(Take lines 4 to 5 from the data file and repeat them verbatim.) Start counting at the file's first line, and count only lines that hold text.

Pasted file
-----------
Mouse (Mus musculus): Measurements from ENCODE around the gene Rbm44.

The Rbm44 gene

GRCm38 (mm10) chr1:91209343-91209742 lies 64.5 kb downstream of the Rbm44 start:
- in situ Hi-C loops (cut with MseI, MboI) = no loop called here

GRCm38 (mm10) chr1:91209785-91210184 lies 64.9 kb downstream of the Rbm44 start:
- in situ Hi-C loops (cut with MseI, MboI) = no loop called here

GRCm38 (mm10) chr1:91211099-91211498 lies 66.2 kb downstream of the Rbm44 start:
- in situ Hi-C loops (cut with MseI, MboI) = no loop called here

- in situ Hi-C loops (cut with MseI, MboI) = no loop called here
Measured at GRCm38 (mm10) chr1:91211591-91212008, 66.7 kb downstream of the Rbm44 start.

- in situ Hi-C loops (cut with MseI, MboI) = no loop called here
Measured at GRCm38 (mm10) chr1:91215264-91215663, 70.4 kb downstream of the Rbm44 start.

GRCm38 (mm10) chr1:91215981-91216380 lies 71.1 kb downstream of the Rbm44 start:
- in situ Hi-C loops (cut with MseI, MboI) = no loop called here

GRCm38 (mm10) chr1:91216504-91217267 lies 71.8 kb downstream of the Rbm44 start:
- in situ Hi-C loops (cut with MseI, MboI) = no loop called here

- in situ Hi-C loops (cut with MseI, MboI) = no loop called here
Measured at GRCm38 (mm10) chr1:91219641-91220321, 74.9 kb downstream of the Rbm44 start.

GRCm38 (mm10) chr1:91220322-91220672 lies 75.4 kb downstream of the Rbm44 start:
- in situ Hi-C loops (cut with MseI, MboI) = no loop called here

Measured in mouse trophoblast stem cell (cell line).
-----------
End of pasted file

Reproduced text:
- in situ Hi-C loops (cut with MseI, MboI) = no loop called here

GRCm38 (mm10) chr1:91209785-91210184 lies 64.9 kb downstream of the Rbm44 start: